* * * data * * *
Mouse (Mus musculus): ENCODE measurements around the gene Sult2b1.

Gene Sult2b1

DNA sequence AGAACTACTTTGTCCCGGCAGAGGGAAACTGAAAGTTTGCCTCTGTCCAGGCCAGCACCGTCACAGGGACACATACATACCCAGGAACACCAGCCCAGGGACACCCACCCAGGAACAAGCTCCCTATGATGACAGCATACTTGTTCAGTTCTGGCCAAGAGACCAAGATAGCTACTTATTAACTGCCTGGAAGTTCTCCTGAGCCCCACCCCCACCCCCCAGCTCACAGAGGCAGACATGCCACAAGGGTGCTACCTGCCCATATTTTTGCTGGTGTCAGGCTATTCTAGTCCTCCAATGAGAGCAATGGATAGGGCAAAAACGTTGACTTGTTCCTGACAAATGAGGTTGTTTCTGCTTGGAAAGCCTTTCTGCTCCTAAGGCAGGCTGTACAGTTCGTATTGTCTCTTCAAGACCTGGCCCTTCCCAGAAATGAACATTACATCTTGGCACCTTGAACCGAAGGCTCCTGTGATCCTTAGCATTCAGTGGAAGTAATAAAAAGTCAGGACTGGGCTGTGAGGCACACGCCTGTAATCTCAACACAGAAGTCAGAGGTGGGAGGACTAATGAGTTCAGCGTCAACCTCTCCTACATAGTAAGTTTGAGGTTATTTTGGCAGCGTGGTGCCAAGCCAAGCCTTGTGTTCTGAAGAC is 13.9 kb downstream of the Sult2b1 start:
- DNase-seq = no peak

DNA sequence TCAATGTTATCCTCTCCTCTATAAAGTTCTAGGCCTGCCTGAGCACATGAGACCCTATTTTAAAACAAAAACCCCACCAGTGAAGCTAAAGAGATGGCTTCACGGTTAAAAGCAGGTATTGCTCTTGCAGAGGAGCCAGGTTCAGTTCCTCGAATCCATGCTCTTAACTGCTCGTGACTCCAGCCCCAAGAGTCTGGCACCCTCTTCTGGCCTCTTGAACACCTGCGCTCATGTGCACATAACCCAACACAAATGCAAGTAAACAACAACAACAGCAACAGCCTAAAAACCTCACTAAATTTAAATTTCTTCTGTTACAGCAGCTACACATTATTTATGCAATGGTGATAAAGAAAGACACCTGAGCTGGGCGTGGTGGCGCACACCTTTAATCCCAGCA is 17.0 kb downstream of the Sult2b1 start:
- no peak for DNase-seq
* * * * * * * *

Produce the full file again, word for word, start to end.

Mouse (Mus musculus): ENCODE measurements around the gene Sult2b1.

Gene Sult2b1

DNA sequence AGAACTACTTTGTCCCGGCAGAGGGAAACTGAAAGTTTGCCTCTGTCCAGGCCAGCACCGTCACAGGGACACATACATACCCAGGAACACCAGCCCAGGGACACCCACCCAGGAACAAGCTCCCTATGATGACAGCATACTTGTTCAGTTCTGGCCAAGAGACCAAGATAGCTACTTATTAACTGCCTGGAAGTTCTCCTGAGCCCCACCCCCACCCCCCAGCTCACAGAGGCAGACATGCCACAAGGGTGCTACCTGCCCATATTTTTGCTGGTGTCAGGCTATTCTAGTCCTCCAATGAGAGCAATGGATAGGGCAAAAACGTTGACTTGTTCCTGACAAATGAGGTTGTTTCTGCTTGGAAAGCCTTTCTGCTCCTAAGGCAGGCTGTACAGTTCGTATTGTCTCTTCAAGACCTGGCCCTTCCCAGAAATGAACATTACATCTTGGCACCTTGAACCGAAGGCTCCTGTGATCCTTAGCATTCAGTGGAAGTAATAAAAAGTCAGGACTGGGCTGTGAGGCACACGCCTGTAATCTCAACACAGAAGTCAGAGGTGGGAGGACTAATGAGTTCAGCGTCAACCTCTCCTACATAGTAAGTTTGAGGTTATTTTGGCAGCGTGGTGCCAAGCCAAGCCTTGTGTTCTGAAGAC is 13.9 kb downstream of the Sult2b1 start:
- DNase-seq = no peak

DNA sequence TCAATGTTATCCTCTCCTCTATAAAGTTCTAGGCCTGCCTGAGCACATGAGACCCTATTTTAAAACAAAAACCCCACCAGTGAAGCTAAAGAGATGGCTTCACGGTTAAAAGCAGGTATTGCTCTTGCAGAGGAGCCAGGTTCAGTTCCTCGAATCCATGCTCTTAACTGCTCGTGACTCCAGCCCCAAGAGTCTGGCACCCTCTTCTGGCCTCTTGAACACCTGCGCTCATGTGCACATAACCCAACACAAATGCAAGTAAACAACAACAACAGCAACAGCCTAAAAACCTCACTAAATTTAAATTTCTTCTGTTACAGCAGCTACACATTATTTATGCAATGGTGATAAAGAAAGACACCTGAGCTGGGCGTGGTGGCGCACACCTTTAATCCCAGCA is 17.0 kb downstream of the Sult2b1 start:
- no peak for DNase-seq